Eating, on the other hand, reveals a more playful side to the talented but earnest chef I remember from CityZen. If spring hasn’t nudged it off the menu by the time you read this, Ziebold’s torchon of white mushrooms, an example of “craft” (technique), should be on your itinerary. The beige round, displayed on brushstrokes of huckleberry gastrique, looks like a classic foie gras torchon but uses mushrooms, butter and caramelized onions and garlic to achieve the look, and eerily similar taste, of duck liver. A smear of the torchon on toasted brioche, followed by a bite of pickled mushroom and celery root salad, almost transmits music, the rich notes followed by bells.
The chef uses butter the way Donald Trump issues put-downs — with abandon. Before it’s set on a cushion of crisp French toast, Maine lobster is poached in what tastes like a stick of fat. Lightening the aptly billed “indulgence” are cubes of persimmon and sliced cucumber on the plate and an intriguing drift of sesame mousse that momentarily shifts the action to Asia. And in the chef’s salute to “ingredients,” sea urchin lobes and agnolotti, pillows stuffed with potato, are separated from each other with liquid fingers of shimmering lemon buerre blanc. Veal sweetbreads make frequent appearances under “history.” While every treatment has had something to recommend it, the medal of honor goes to those sweetbreads, cooked so the centers resemble custard, and gloriously teamed with corned beef tongue, designer ham and black truffles.
With the entrees come a little box of warm Parker House rolls, a welcome carry-over from CityZen. (A guest with allergies received gluten-free brioche.) And requests for wine are made entertaining whenever sommelier Kerstin Mikalbrown, formerly of Rose’s Luxury, is involved. Kinship isn’t without faults — a misplaced dish one night, a vague veneer of roasted tofu supporting otherwise lovely rockfish — but the newcomer’s considerable assets put them in perspective.
The most rapturous course is “for the table,” typically a platter of something whole (fish, chicken, foie gras) meant to be shared by two or more diners. The roast chicken takes a full hour to cook, but your patience is rewarded when Laurent shows up with a bird that appears to be auditioning for Saveur, then whisks the beauty back to the kitchen, where it is carved and returned with a lemony brioche stuffing beneath the skin and crisp leg meat punctuating a side of frisee. Another dinner, Laurent introduces a companion and me to a whole Dover sole, displaying the fish as if it were a fine wine, before the delicacy is filleted away from our eyes and brought back as dinner with sauteed pea shoots and a golden gratin of thin-sliced potatoes and onions. Ziebold is a chef who tastes his food; his dishes are seasoned perfectly. More recently, I asked for the lamb for two, and while the server didn’t trot out the four-legged beast, she did impress us with a strapping platter of meat served as rosy rack of lamb, ballotine and spicy sausage. Ribbons of velvety roast peppers and grits that compare to Charleston’s finest turned the butchery into a banquet.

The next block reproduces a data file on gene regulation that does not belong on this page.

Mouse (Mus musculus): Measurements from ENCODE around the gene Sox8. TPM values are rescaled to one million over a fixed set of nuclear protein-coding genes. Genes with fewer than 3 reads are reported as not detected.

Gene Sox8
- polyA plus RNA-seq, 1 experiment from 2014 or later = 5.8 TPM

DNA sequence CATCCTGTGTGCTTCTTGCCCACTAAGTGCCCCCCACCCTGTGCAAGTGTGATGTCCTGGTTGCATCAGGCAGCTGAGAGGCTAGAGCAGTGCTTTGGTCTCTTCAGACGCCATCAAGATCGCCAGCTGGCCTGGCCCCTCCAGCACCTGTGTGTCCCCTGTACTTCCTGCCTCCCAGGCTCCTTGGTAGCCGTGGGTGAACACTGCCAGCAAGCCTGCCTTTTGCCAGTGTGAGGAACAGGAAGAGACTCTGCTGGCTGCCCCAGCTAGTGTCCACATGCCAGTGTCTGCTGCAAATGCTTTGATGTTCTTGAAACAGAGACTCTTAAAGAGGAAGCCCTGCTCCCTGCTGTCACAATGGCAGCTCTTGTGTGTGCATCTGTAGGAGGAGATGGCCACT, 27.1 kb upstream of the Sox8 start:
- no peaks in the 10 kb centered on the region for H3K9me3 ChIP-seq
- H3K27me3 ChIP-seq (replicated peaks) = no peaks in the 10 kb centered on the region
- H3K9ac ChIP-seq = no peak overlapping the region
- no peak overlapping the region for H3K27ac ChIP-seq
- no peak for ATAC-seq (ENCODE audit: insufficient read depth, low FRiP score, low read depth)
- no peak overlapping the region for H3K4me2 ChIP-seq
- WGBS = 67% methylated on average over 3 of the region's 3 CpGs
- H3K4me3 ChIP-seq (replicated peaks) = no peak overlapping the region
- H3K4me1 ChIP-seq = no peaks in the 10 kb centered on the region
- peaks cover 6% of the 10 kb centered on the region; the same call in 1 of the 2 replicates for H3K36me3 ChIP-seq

Desserts make you wish other restaurants tried harder. Here’s the uncommon kitchen that not only whips up souffles, but does the dessert justice. Kinship’s single flavor, chocolate chip cookie dough, is lighter than it sounds, and what better way to serve it than with milk ... ice cream? The confection I returned to most in late winter featured thin layers of barely sweetened apple presented with a cloud of bay laurel mousse and lightly smoked vanilla ice cream. Cashew financiers, the size of buttons, melt on the tongue and help position the finale as another “indulgence.” The single stumble among desserts is a dry pineapple crumb cake with unripe bites of fruit, more Starbucks than star chef.
Kinship is poised to get some stiff competition from Metier, Ziebold’s even grander plan to revive fine dining. Expected to make its debut any day now, the second dining room, a mere elevator descent from Kinship, will feature a salon for drinks and a $200 tasting menu — per the trend, service included.
Given his success with Act 1, the chef has his work cut out for him. But he has only himself to blame for raising the bar, and our expectations.